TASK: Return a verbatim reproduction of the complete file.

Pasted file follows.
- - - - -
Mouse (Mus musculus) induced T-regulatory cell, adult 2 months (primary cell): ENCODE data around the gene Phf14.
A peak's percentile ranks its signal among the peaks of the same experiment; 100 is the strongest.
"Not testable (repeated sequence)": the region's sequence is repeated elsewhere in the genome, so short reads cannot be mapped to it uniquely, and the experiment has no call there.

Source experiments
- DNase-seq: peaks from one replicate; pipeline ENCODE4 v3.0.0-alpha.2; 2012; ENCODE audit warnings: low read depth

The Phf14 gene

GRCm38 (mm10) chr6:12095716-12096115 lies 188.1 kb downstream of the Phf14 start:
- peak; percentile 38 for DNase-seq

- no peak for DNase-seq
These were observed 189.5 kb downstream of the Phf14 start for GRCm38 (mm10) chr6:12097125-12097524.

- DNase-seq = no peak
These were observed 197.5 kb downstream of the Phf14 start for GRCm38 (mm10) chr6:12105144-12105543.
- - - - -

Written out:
Mouse (Mus musculus) induced T-regulatory cell, adult 2 months (primary cell): ENCODE data around the gene Phf14.
A peak's percentile ranks its signal among the peaks of the same experiment; 100 is the strongest.
"Not testable (repeated sequence)": the region's sequence is repeated elsewhere in the genome, so short reads cannot be mapped to it uniquely, and the experiment has no call there.

Source experiments
- DNase-seq: peaks from one replicate; pipeline ENCODE4 v3.0.0-alpha.2; 2012; ENCODE audit warnings: low read depth

The Phf14 gene

GRCm38 (mm10) chr6:12095716-12096115 lies 188.1 kb downstream of the Phf14 start:
- peak; percentile 38 for DNase-seq

- no peak for DNase-seq
These were observed 189.5 kb downstream of the Phf14 start for GRCm38 (mm10) chr6:12097125-12097524.

- DNase-seq = no peak
These were observed 197.5 kb downstream of the Phf14 start for GRCm38 (mm10) chr6:12105144-12105543.